Our Opinion: 2014
Is the Euro crisis really over?
The Eurozone recovery is spreading from the core to its more troubled periphery, according to manufacturing data issued on Friday. Confidence in the troubled countries is growing as the recovery continues. However, businesses are yet to begin hiring in large numbers as unemployment remains close to a record high.
Last month, Greece managed to sell five-year bonds as a yield of less than 5%. So, just two years after it imposed huge losses on its creditors following its debt restructuring is able to borrow money at less that 5% interest. Its ten-year bonds are paying a little under 10%, compared to 50% in 2012.
Investors are returning to other troubled countries too. Italian ten-year yields have slid to a record low of just over 3%, Portugal at 3.6% (compared to 17% In 2012). Irish debt is now similarly priced to the UK and Spain is borrowing at a rate equal to its lowest since entering the Euro.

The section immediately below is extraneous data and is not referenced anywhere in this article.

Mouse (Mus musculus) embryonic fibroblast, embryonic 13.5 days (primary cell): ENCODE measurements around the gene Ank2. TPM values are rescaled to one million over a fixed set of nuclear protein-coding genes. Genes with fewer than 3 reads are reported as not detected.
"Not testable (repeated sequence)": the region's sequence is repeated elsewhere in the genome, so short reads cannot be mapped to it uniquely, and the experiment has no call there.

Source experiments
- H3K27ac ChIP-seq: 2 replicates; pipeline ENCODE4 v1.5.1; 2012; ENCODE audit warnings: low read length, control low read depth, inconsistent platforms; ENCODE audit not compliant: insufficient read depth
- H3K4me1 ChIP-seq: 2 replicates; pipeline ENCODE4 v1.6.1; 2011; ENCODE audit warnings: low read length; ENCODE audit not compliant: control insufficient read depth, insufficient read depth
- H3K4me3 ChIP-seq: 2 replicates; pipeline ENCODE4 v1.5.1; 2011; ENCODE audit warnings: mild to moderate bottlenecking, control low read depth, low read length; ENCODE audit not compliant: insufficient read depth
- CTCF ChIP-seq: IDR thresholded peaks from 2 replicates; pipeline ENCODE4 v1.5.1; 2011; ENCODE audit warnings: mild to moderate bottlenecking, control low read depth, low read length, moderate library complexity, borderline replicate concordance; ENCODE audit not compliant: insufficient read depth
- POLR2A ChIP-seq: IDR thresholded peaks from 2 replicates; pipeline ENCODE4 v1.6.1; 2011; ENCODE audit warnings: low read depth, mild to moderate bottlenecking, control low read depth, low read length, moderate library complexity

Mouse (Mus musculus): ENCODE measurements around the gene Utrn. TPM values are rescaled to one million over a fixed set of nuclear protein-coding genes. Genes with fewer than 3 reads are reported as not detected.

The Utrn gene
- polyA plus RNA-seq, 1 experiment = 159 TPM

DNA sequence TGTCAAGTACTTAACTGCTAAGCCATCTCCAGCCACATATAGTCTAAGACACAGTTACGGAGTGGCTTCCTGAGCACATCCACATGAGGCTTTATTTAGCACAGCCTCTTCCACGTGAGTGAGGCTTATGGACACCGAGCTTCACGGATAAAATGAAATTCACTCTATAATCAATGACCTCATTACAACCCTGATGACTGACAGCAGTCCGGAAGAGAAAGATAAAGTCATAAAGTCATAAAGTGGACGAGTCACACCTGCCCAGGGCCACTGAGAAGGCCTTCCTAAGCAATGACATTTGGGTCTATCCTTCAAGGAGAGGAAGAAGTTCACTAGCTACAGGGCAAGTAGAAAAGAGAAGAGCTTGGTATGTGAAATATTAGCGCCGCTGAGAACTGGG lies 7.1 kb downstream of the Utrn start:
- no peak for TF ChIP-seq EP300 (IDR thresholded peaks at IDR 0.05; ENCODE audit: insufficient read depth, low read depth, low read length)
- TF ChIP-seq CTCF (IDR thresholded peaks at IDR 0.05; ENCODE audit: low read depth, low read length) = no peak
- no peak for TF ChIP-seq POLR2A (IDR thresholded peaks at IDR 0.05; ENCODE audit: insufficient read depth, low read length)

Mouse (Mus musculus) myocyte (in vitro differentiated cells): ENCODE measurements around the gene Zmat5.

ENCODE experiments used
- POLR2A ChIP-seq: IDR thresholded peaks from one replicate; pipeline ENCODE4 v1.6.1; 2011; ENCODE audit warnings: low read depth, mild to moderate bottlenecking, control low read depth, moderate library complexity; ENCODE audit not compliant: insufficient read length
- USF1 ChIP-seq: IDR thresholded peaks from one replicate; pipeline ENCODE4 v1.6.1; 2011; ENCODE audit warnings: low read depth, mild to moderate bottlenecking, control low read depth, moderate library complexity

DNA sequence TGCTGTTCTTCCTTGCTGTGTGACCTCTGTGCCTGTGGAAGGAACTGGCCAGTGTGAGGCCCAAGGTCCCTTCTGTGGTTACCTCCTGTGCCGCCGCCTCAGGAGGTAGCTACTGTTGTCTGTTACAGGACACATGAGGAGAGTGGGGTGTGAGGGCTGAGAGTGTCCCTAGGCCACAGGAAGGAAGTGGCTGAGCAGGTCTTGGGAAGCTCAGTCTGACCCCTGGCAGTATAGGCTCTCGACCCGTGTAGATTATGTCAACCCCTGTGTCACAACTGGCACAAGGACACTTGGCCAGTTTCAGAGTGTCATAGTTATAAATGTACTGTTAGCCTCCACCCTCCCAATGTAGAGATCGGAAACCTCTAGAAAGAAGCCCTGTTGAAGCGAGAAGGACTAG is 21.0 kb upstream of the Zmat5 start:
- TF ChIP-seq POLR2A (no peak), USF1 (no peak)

‘The Economist’ believes that the outlook is nowhere near good enough to justify the fall in yields. The main problem is that the-debt ridden countries are unlikely to recover fast enough to get their public debt under control. The debts remain huge – mostly above 100% of Gross Domestic Product. It reports, “Structural reforms, from freeing labour markets and deregulating industries, have not been radical enough to transform their growth prospects.”
Prices are also falling in several Southern Europe states. Deflation makes the debt burden greater by increasing the real value of the fixed sum. Growth is likely to stay weak in the Euro periphery.
Investors buying these Bonds hope that the European Central Bank will print money to combat deflation. But Germany remains fearful of inflation and remains unlikely to agree to ‘quantitive easing’ any time soon.
As bankruptcy fears re-emerge in the outer European states, political turmoil could make a come back soon.